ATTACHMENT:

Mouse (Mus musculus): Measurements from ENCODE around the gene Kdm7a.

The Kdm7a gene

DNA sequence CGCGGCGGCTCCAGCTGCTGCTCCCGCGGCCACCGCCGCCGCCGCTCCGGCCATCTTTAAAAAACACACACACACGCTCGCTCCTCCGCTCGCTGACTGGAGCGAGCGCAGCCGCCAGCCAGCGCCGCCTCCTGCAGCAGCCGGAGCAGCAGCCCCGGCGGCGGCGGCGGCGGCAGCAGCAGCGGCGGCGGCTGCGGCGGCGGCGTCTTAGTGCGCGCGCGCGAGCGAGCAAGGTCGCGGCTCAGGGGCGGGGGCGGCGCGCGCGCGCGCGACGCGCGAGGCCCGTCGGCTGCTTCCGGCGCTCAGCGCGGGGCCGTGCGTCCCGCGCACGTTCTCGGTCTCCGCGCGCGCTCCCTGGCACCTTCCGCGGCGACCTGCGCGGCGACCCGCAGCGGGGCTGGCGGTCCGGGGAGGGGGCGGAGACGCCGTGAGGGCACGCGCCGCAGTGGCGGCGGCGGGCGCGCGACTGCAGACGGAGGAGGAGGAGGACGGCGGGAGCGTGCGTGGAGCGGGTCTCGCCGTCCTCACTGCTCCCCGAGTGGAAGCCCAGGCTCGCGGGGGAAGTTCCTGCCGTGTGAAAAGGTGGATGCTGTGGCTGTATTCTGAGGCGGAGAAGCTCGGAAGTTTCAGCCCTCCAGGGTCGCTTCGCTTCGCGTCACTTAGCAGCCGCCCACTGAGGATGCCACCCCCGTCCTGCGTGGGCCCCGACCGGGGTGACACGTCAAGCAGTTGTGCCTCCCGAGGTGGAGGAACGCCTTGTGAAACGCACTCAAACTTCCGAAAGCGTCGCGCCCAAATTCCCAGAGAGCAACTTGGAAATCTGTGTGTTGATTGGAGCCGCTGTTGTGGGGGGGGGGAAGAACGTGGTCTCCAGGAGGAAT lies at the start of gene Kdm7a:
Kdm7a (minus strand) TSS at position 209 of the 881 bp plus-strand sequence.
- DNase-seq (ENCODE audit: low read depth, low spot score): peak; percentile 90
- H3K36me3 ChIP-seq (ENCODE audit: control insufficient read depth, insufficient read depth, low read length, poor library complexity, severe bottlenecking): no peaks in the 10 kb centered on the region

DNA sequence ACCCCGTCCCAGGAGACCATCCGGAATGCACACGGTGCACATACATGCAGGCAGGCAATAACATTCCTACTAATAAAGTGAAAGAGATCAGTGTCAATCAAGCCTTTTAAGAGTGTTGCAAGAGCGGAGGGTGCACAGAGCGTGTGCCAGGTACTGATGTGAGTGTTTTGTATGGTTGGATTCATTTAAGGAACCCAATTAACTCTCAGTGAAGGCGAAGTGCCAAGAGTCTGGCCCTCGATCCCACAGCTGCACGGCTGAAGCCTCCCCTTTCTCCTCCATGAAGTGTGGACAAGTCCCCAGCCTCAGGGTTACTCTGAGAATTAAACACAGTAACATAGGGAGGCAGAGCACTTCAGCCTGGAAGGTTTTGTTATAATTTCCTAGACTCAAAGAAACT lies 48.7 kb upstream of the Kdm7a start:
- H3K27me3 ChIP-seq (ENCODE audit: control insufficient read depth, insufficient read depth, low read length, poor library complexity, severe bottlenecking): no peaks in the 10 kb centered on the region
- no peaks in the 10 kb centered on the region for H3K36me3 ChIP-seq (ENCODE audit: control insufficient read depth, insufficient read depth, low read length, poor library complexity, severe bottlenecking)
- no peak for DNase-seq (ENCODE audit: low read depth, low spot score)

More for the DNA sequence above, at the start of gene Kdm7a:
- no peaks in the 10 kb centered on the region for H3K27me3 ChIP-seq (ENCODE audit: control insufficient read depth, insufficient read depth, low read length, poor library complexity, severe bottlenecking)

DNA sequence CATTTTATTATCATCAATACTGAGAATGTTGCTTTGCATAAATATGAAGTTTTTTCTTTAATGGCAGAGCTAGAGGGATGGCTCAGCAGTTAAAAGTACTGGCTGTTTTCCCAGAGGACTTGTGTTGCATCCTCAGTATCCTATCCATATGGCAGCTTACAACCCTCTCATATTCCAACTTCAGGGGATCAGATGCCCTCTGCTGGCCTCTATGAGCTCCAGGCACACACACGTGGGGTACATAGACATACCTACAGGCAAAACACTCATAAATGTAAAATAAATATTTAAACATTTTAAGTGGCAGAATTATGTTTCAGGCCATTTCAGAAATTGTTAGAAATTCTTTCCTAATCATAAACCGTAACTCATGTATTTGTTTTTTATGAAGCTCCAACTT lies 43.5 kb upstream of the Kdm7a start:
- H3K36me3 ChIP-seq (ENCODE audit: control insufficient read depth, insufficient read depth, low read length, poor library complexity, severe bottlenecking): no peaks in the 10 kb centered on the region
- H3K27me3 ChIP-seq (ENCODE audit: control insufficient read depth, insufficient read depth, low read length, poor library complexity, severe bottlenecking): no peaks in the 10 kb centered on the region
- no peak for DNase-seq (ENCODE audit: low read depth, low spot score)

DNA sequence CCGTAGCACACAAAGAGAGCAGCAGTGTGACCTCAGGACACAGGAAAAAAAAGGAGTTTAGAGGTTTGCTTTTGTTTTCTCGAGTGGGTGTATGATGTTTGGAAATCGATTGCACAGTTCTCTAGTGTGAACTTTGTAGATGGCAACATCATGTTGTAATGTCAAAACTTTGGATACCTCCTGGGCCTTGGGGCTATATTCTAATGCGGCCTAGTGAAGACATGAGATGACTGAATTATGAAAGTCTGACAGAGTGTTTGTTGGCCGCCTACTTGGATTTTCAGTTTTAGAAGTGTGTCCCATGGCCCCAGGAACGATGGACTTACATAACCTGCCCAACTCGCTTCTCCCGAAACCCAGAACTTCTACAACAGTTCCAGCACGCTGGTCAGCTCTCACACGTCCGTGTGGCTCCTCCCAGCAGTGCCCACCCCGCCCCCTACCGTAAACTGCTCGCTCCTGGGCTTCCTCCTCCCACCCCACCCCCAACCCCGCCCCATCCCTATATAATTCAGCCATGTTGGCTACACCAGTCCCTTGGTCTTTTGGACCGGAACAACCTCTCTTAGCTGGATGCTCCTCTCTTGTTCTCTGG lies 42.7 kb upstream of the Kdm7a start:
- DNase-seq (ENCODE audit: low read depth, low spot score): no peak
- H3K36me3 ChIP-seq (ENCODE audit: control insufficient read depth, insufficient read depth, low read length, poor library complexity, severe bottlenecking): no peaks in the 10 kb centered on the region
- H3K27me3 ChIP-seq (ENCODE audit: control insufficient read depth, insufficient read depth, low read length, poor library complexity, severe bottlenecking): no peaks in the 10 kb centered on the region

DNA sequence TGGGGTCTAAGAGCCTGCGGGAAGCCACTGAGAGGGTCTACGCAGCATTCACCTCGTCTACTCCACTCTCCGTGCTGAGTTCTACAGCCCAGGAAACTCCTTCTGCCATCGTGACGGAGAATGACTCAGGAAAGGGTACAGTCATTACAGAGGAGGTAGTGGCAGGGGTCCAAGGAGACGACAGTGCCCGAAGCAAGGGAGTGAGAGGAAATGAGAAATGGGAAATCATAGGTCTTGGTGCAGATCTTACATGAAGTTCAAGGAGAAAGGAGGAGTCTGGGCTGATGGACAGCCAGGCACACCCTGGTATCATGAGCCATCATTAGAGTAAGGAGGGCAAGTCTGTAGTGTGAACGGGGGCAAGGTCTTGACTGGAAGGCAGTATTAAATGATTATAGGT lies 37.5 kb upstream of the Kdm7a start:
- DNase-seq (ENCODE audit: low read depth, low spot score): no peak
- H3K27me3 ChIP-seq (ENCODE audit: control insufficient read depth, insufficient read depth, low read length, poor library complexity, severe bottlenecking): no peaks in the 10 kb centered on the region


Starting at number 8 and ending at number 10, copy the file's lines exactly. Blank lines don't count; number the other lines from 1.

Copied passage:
- H3K27me3 ChIP-seq (ENCODE audit: control insufficient read depth, insufficient read depth, low read length, poor library complexity, severe bottlenecking): no peaks in the 10 kb centered on the region
- no peaks in the 10 kb centered on the region for H3K36me3 ChIP-seq (ENCODE audit: control insufficient read depth, insufficient read depth, low read length, poor library complexity, severe bottlenecking)
- no peak for DNase-seq (ENCODE audit: low read depth, low spot score)